Director: Paolo Marinou-Blanco
Cast: Robert Pugh, Nuno Lopes, Rita Loureiro
An exotic place, an eccentric character and enticing story make Goodnight Irene an excellent motion picture – perhaps the best shown in the 2008 Edinburgh International Film Festival.
Robert Pugh brilliantly plays an aging actor, expatriate and drunkard called Alexander Corless, who lives a life of solitude in Lisbon. No longer able to act on stage or screen, he makes his living doing voice-overs for travel films, “helping idiots from one part of the world get along with idiots from another.” He lives simply and alone until a beautiful young artist, Irene (Rita Loureiro), moves into the flat next door. When she asks him for help moving in, he has a characteristic temper tantrum and refuses to help. She, recognizing him as an interesting character and unafraid of his meanness, asks him to sit for a portrait. He does so and they soon become very dear friends, until one day she disappears without a word. So he and the neighbourhood stalker, Bruno (Nuno Lopes), form another unexpected friendship in an effort to find the missing Irene.
The film is written and directed expertly by Paolo Marinou-Blanco, who won the 2008 Silver Rosa Comuna for his work in Goodnight Irene. The script is certainly a great one, packed with quotable quotes. And Alex has to be one of the greatest characters ever conceived for the screen. He is at the same time complex and real, in a way not so apparent in most film characters. The audience regards him with ambivalence. He is a seedy, disagreeable, Famous-Grouse guzzling son-of-a-bitch. Yet these traits somehow make him all the more likable, for beneath his shell of cruelty, there is a fundamental kindness.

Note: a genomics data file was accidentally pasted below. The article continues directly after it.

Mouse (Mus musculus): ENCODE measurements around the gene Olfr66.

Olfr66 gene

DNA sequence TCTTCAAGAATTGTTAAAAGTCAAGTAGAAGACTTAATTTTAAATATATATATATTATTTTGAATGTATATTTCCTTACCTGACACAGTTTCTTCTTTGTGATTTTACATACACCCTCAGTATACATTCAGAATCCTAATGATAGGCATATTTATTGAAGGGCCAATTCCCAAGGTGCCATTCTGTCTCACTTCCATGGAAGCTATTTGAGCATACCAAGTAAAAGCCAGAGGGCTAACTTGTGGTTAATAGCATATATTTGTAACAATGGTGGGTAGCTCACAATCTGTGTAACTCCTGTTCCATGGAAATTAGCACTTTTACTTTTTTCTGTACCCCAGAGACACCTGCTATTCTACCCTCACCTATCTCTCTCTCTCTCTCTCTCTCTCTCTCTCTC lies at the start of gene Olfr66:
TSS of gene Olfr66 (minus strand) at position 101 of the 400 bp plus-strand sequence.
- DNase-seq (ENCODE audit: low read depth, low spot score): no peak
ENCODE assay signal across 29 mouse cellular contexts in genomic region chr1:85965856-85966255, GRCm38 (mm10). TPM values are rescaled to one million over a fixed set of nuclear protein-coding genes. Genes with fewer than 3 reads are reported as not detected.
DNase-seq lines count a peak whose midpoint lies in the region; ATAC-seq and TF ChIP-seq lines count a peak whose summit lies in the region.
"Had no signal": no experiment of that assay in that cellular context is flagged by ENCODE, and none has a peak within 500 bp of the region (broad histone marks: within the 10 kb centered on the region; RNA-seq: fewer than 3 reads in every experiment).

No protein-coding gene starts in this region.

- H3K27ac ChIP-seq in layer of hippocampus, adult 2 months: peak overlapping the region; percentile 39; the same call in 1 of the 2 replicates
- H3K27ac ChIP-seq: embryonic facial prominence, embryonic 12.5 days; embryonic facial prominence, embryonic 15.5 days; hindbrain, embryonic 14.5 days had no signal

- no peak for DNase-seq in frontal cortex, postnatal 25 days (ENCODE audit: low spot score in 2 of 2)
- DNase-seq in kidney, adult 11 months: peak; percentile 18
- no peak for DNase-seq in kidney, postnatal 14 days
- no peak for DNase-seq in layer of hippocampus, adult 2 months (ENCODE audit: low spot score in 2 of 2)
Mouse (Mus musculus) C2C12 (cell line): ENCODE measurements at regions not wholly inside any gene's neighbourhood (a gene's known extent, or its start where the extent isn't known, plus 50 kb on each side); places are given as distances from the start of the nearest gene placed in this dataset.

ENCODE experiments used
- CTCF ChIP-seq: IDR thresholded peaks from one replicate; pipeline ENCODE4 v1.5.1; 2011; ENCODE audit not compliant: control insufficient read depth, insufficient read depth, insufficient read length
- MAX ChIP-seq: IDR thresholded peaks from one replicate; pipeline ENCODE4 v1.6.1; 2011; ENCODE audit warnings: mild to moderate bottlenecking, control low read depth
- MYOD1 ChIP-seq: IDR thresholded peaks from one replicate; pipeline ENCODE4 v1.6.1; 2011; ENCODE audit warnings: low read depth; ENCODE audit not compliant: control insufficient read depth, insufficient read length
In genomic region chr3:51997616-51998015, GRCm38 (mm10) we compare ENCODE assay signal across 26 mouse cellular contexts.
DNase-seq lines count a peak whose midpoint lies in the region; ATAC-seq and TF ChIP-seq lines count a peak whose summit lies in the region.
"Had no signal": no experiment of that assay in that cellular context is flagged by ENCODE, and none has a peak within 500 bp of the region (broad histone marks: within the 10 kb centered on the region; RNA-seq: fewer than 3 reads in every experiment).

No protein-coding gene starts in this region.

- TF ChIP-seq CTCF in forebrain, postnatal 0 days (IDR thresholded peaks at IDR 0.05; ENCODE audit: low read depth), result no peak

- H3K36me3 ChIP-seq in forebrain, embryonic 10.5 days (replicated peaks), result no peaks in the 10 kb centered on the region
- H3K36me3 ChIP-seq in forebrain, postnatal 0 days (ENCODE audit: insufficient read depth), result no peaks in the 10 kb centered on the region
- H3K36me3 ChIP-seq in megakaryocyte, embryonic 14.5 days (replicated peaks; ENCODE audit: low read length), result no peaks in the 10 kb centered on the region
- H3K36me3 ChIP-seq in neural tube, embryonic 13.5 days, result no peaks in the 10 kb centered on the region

The ideas explored in Goodnight Irene are interesting and original. Alex is aging and must come to terms with merciless time and inevitable death. Less depressing is the film’s study of human relationships and how great friendship can come unexpectedly. The film is about life and understanding its purpose: to have a purpose. In a moment of drunken melancholia, Alex remarks: “If you get too good at surviving, you might forget what you’re doing it for.”
The acting in Goodnight Irene is superb. Robert Pugh is perfectly cast as Alex, making the film such a success. It is clear that he loves and understands his character and his voice and movement are perfect, as is his physical appearance itself. Nuno Lopes and Rita Loureiro also deliver perfection in the supporting rôles of Bruno and Irene.
The cinematography is likewise great. The opening scene is artfully filmed as a long shot taking the audience through the darkened rooms of Irene’s seemingly abandoned flat. The images captured of Lisbon and later the Spanish countryside are enrapturing and complement well the tone of the film, dramatic, yet comic simultaneously.
Goodnight Irene is a fantastic film that delves into issues of humanity important to anybody, particularly those amateur philosophers still stuck pondering on the meaning of life. It is not to be missed.